Monday, November 28, 2016

The Death of the Last Black Man in the Whole Entire World

The Death of the Last Black Man in the Whole Entire World
Signature Theatre
The Pershing Square Signature Center
November 26, 2016

Photo courtesy of Signature Theatre
Suzan-Lori Parks’ The Death of the Last Black Man in the Whole Entire World aka The Negro Book of the Dead is presently playing at the Pershing Square Signature Center.  The production rings with rhythm and repetition that brings a visceral understanding to Ms. Parks’ intention.  The ensemble cast is ignited with passion and deliver vocally powerful performances.  Director Lileana Blain-Cruz masterfully blends images, form, and pacing that evoke emotion and a clear connection to Ms. Parks’ themes.

In Ms. Parks’ words, the play is “about a man and his wife, and the man is dying… It is like a funeral mass in a way… his wife is trying to find his final resting place.”  She says the play moves like “free jazz” music and correlates it with “poet’s theatre, slam poetry, hip-hop, like a poetry slam.” 

Photo courtesy fo Signature Theatre
Costume design by Montana Blanco and wig design my Cookie Jordan visually represent the dying man’s heritage, starting from the Pharaohs of Egypt and carrying it through the twentieth century.  These iconic visual images show a strength and connection that one person’s life exemplifies.  The cast of eleven phenomenal actors embody each of these symbols and fill them with life that supersedes their stylistic representation.  

Whether you are new to Suzan-Lori Parks work or an avid follower, this production will evoke an emotional response.  See it and allow it to envelop you.  The Death of the Last Black Man in the Whole Entire World aka The Negro Book of the Dead runs at Signature Theatre’s Pershing Square Signature Center through December 18.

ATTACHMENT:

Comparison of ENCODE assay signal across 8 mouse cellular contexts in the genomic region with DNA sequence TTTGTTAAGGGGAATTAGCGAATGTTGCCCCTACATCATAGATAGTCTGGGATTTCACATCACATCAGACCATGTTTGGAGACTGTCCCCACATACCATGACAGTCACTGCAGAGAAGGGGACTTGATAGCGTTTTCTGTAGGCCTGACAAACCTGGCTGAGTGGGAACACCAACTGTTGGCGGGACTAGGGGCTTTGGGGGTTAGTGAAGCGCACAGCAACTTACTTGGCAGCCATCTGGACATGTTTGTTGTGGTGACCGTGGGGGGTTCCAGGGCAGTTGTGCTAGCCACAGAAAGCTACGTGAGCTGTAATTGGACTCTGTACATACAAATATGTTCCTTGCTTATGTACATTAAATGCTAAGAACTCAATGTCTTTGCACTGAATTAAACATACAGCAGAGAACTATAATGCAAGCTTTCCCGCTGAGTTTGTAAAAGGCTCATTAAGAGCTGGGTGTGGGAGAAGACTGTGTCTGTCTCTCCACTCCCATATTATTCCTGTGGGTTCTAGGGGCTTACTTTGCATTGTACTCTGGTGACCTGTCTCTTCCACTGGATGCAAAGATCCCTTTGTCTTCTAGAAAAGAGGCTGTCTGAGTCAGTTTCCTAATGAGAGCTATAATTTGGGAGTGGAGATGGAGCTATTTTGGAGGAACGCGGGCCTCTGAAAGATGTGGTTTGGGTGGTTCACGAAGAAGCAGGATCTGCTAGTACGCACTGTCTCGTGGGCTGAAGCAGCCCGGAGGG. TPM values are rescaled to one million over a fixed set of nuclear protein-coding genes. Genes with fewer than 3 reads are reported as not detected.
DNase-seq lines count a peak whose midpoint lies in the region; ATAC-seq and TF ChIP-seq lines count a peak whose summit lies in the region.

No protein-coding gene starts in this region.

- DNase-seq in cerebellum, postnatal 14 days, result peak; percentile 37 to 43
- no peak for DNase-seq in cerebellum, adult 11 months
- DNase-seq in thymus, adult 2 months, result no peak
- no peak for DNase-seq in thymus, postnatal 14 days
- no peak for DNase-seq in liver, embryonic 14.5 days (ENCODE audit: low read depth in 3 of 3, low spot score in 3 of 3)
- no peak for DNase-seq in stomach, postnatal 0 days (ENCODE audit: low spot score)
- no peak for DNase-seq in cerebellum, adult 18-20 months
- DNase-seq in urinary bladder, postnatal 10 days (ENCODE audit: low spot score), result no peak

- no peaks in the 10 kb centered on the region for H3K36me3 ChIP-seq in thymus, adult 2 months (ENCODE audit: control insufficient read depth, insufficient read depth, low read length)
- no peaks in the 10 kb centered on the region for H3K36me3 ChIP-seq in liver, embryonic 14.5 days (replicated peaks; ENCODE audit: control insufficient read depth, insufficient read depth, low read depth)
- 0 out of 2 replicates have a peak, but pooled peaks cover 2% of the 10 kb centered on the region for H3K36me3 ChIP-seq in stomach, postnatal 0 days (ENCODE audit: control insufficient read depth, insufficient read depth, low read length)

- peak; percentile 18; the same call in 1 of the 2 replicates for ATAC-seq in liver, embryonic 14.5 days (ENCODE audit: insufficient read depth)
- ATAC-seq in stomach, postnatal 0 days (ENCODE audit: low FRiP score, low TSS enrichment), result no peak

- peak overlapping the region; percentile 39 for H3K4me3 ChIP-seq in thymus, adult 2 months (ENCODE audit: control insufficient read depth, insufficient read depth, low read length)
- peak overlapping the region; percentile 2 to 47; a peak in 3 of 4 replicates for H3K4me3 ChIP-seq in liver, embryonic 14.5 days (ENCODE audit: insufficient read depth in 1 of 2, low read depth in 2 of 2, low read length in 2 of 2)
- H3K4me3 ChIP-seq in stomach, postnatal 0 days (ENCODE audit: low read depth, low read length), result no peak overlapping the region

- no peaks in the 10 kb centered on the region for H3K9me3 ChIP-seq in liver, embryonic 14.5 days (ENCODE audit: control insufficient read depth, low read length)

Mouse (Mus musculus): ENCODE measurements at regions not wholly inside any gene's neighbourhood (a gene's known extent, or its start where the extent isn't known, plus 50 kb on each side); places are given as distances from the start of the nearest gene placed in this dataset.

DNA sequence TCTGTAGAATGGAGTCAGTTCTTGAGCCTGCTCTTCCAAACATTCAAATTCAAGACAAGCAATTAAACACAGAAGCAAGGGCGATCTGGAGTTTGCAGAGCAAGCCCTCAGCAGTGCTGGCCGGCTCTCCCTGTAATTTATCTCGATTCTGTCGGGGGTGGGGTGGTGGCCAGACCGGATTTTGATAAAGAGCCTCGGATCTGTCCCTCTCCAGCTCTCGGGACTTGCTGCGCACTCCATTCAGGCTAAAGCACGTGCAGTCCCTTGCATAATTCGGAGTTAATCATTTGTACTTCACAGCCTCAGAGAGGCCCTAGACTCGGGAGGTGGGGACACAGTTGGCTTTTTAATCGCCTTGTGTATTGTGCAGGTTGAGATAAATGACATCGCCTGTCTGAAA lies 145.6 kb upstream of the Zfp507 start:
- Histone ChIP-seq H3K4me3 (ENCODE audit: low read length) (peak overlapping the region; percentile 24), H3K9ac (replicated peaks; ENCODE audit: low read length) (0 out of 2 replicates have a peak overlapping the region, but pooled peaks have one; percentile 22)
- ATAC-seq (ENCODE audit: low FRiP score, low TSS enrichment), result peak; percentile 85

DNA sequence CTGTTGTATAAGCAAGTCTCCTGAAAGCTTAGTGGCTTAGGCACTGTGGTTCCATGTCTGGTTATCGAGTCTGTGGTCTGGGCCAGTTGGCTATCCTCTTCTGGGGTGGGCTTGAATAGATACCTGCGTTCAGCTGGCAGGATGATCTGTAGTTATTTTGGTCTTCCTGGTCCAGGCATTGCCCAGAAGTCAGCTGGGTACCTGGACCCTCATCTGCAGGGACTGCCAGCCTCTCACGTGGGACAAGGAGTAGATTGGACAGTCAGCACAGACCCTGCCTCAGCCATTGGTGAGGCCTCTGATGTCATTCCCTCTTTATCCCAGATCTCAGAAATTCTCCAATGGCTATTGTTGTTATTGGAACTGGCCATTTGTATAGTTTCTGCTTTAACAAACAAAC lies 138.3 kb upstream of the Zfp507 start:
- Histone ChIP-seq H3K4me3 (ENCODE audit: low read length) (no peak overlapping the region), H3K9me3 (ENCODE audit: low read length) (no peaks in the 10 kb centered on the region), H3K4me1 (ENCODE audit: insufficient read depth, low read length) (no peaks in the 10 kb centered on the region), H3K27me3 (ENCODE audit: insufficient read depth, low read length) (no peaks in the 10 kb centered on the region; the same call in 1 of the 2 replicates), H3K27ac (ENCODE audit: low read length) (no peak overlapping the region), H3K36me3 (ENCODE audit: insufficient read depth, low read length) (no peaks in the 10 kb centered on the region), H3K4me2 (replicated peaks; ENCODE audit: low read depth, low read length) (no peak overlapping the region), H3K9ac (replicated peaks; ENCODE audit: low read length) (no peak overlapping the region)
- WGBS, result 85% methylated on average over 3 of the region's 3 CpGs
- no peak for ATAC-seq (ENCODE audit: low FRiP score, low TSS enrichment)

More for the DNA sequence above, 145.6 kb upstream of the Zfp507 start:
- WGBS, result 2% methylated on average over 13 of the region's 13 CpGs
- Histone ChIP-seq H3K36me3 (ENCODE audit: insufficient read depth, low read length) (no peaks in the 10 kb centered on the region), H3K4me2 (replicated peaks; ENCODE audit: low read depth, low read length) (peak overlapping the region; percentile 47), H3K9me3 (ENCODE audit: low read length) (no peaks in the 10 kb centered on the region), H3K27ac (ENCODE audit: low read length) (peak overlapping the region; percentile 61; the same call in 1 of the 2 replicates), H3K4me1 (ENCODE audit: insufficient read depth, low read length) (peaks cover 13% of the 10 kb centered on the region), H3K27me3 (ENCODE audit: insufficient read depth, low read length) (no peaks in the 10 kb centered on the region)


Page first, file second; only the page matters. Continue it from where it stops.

Domenick Danza

Sunday, November 27, 2016


Manhattan Theatre Club
NY City Center Stage I
November 25, 2016

Photo courtesy of Manhattan Theatre Club
Vietgone is Qui Nguyen’s play presently running at Manhattan Theatre Club’s NY City Center Stage I.  This phenomenal script offers a valuable perspective on the experience of the refugees from the Vietnam War.  The characters lose their homes, their families, and their country.  They struggle to let go of the past in order to build a future for themselves in the United States, but they never forget who they are.

Quang (played by Raymond Lee) is a Vietnam helicopter pilot who rescues women and children when Saigon is invaded.  He is unable to get back to save his wife and two children.  Tong (played by Jennifer Ikeda) is given two tickets to the United States to escape the invasion.  She takes her mother, leaving her brother and fiancĂ© behind.  These two characters meet in a refugee camp in Arkansas.  Quang vows to return to his family in Vietnam.  Tong battles with her mother, identity as an Asian woman, and deep fears of intimacy.  Their commonalities bind them in their journey of assimilation in a country and culture that knows nothing about who they are and what they have seen.

Raymond Lee, Jon Hoche, & Jennifer Ikeda
Photo courtesy of Mnhattan Theatre Club
May Adrales has directed a stellar cast who delivers realistic scenes and relationships that are touching, humorous, and poignant.  Jon Hoche, Jennifer Ikeda, Raymond Lee, Samantha Quan, and Paco Tolson join forces as an ensemble to entertain and enlighten the audience with the journey of their characters.  The set (designed by Anthony Tran), lighting (designed by Justin Townsend), and projections (designed by Jared Mezzocchi) create an atmosphere that incite the imagination and focuses the audience intensely on the action of the play.  

Jon Hoche & Raymond Lee
Photo courtesy of Manhattan Theatre Club
In the final scene Mr. Nguyen makes a mind-blowing statement about the Unites States’ involvement in the Vietnam War.  It is from the perspective of a Vietnamese character who fought and lost everything.  It is noble and heroic, and unlike any political point of view we have heard on this subject.  You must see this play to experience the impact of this moment.